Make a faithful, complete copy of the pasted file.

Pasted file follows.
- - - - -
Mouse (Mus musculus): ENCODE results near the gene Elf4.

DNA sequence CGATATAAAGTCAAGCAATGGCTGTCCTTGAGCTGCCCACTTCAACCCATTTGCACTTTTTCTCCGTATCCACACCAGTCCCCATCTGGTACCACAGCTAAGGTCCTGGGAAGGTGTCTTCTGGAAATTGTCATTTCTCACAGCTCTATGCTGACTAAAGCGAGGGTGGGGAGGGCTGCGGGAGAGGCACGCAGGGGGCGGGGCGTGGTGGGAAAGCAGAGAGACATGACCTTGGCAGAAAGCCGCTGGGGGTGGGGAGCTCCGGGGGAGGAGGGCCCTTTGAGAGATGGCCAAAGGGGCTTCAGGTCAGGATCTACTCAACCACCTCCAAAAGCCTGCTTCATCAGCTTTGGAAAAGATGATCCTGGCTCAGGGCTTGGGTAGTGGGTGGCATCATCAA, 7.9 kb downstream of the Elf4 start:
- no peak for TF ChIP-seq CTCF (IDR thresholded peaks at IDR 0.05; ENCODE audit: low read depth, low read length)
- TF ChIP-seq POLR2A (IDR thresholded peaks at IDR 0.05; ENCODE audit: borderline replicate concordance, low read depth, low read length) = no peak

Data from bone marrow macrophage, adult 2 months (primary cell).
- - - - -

Mouse (Mus musculus): ENCODE results near the gene Elf4.

DNA sequence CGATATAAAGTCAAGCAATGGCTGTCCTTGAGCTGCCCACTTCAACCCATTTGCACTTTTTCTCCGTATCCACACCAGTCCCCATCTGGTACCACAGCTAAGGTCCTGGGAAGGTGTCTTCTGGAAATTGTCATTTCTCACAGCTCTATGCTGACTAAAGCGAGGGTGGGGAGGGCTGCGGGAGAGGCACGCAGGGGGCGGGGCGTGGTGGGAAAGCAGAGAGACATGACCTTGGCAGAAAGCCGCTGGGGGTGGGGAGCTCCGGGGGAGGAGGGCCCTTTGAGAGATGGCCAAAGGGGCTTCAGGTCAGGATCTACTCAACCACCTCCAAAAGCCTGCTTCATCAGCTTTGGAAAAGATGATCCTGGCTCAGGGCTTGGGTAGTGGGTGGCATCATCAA, 7.9 kb downstream of the Elf4 start:
- no peak for TF ChIP-seq CTCF (IDR thresholded peaks at IDR 0.05; ENCODE audit: low read depth, low read length)
- TF ChIP-seq POLR2A (IDR thresholded peaks at IDR 0.05; ENCODE audit: borderline replicate concordance, low read depth, low read length) = no peak

Data from bone marrow macrophage, adult 2 months (primary cell).